Friday, July 14, 2017

Death is Still Boring

This is insightful:

Willy Wonka and the Chocolate Factory is like a Saw movie for kids: it matches grisly fates to the sins of the children who enter the factory. I needed all or most of those grisly fates to be represented in the adventure: blueberrification, being boiled alive in chocolate, being shrunk and stretched, uncontrollably floating, plus a bunch more of my own design. All of them weird and gory and absolutely deadly.

They were one of the first things James Raggi took issue with.


While LotFP adventures have a reputation as being really deadly, he wanted BitC to be for 1st level characters, and specifically new players. All my listed damage was way too high, and all my poisons too lethal. His point was along the lines of “How can characters get weirded out by these if they’re dead?”. He suggested toning down the damage of the adventure significantly, and instead focusing on these poisons and effects inconveniencing players or making them rethink how they play.

This turned out to be a genius suggestion, because it provided a clear through line for the rest of the adventure. Few things in the final draft of BitC are designed to explicitly kill. Instead, they’re designed to unsettle, gross out, and inconvenience players. Body horror carries with it the threat of death, but it’s more about the perversion and grossness of life than it is about death.

This is why death is boring. “How can characters get weirded out by these if they’re dead?” Answer: they can’t. They laugh or shrug or whatever and roll up a new character. “What’s next?” they ask.

And understand, I’m not denigrating that kind of play. If a rolling series of grizzly deaths is what gets you and yours excited to play, more power to you. But if you’re into body horror, the joy isn’t in the death, but all the stuff that leads up to it. It’s the inflation, or the bulging of the eyes and the appearance of gill-like slits along the neck, or the way the xenomorph squirms within your belly as it grows. It’s in the way the body devolves, or turns traitor, or evolves in sudden terrible spurts.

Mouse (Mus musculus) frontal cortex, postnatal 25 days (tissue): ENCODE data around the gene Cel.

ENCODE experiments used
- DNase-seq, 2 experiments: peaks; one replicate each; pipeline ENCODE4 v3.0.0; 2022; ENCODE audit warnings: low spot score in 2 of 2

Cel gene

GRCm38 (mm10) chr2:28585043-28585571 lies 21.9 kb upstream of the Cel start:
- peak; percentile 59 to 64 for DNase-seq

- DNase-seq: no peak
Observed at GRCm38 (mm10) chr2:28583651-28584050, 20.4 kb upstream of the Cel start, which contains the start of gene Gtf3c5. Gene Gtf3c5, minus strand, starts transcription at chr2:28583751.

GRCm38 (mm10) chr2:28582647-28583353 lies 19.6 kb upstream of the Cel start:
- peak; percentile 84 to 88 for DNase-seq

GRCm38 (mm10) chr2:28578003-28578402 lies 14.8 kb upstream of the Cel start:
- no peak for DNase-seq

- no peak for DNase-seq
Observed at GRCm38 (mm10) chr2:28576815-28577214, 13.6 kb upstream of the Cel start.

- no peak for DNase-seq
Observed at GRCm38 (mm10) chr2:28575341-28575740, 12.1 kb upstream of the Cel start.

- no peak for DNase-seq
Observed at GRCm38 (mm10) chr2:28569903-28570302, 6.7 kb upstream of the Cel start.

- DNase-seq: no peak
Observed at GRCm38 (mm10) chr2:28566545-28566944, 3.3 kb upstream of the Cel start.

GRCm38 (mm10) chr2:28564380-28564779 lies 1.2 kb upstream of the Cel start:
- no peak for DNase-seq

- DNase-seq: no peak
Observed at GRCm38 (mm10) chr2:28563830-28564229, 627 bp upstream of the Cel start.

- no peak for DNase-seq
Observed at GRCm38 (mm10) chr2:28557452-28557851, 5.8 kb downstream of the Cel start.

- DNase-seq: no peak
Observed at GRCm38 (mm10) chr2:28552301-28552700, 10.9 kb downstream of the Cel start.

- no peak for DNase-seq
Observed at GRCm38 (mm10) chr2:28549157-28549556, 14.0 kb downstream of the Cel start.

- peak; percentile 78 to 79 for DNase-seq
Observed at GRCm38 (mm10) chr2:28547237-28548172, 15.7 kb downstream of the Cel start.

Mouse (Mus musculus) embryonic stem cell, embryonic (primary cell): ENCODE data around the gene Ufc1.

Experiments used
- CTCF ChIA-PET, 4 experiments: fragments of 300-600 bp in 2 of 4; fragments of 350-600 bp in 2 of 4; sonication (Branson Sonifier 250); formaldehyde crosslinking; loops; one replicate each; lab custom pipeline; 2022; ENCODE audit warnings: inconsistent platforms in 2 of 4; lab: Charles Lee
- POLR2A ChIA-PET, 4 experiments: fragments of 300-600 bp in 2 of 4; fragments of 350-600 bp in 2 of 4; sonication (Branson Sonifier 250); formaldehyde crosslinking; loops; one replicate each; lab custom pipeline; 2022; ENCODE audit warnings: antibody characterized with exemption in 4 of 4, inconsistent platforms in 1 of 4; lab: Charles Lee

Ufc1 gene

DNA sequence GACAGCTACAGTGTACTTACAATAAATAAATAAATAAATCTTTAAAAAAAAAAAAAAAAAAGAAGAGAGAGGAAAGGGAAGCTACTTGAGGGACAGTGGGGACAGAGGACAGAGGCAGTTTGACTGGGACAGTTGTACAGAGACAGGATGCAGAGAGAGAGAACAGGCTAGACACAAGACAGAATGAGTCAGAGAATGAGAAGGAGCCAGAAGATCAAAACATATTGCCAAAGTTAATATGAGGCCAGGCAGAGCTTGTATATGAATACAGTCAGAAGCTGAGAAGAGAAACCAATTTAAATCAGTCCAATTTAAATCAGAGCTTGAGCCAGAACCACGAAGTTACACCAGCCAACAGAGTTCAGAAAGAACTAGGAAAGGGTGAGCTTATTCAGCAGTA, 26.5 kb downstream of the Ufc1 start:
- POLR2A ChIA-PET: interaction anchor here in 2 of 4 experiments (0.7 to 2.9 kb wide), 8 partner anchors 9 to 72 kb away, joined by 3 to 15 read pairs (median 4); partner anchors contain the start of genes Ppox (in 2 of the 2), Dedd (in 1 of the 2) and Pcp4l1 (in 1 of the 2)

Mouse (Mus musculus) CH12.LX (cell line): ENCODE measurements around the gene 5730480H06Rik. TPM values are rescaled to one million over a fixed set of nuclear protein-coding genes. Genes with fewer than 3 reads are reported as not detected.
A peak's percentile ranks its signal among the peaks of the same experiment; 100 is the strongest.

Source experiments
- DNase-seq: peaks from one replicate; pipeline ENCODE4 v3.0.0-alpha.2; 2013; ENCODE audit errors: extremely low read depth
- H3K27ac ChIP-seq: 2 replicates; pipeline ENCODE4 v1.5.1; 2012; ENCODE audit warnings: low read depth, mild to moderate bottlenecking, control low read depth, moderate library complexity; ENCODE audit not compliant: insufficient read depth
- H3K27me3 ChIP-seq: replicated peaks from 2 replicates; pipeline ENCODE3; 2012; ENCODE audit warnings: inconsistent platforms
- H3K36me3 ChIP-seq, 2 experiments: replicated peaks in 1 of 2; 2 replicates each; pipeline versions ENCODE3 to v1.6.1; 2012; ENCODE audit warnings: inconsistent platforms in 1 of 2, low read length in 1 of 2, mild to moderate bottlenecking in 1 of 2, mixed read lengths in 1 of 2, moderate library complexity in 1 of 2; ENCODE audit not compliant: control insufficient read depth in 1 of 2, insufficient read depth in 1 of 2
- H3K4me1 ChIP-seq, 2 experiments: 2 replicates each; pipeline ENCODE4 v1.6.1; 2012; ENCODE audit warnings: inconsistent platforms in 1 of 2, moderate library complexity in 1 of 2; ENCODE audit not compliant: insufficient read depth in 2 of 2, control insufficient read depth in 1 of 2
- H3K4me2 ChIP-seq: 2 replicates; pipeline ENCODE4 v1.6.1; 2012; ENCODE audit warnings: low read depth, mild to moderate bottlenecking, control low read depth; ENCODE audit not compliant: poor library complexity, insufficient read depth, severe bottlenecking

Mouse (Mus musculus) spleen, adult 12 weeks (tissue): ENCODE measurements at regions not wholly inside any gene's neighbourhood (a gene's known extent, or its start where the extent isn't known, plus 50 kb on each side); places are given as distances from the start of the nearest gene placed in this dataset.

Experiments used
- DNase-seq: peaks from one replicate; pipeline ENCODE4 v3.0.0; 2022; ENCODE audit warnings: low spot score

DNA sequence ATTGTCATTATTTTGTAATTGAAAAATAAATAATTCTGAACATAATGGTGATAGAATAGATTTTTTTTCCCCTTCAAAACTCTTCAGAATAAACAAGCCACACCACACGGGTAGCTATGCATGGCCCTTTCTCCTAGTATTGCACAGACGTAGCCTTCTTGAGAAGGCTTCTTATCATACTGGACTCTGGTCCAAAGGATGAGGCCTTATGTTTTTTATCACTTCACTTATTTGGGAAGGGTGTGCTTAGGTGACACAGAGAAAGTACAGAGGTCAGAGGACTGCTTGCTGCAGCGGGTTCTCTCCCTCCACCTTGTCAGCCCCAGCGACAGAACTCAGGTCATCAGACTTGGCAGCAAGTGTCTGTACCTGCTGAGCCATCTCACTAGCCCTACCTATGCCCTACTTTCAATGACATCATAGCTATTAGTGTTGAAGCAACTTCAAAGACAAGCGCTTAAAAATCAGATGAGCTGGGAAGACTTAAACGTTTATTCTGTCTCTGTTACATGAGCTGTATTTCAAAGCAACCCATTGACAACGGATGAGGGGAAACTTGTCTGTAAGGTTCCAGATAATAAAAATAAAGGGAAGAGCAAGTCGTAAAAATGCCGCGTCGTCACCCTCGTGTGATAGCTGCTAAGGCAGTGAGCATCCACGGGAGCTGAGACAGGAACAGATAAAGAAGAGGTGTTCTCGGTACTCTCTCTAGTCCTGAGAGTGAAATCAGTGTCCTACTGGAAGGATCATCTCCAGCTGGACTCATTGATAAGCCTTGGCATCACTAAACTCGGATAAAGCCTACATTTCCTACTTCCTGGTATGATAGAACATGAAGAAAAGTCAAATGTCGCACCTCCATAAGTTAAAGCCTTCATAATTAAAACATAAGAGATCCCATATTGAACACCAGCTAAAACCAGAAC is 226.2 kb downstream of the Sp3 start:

And sure, the victims of body horror often die (Aliens franchise) but sometimes they devolve (“The Shadow over Innsmouth”) or evolve even to a point beyond fleshy existence (Akira). The real challenge for a DM running a game based on body horror is keeping the horrors and transformations new and fresh. Too much of anything gets boring after a while.

And this same principle largely applies to nearly any campaign; death is anticlimactic. It’s got no answer for, “What next?” except shake off that old character and everything they’ve been through up until now, and start a new one. It violently forces the player out of the fiction and thrusts them head-first into the realm of mechanics (though skilled players can hop right back in again). All the work the group has done to build up tension and interest in that character and their contacts is suddenly chopped off. Death is, in terms of fun, expensive.

Which isn’t to say it should never happen. The fear of death creates wonderful tension in a game. As a DM, killing an NPC you love early on is good way to let the players know you mean business. (Hey, it works for GRR Martin and J Whedon, right?) But it’s vital you keep in mind your themes. Death is rarely the best way to support those, and defeat that doesn’t involve death can give you entire new avenues to explore.

3 comments:

Scott Anderson said...

Both are important. If you don't have a death every couple of adventures, it loses its danger.

But the creepy stuff - that's good too. I am thinking of putting an octopus in the innards of a character somehow and see what the party does.

trollsmyth said...

Scott Anderson: Absolutely. You need to flavor to taste and the flavor you're looking for is going to change with the situation. Being aware of what you're trying to achieve when designing a dungeon allows you to pick the features that reinforce your themes instead of undercutting them.

Ed Ortiz said...

This is definitely something I've mulled over a lot. The tension and suspense from the threat of death is much more interesting than actually dying. I've found that near death experiences have a great deal of eeffect on many of the players that I've run for, old and young.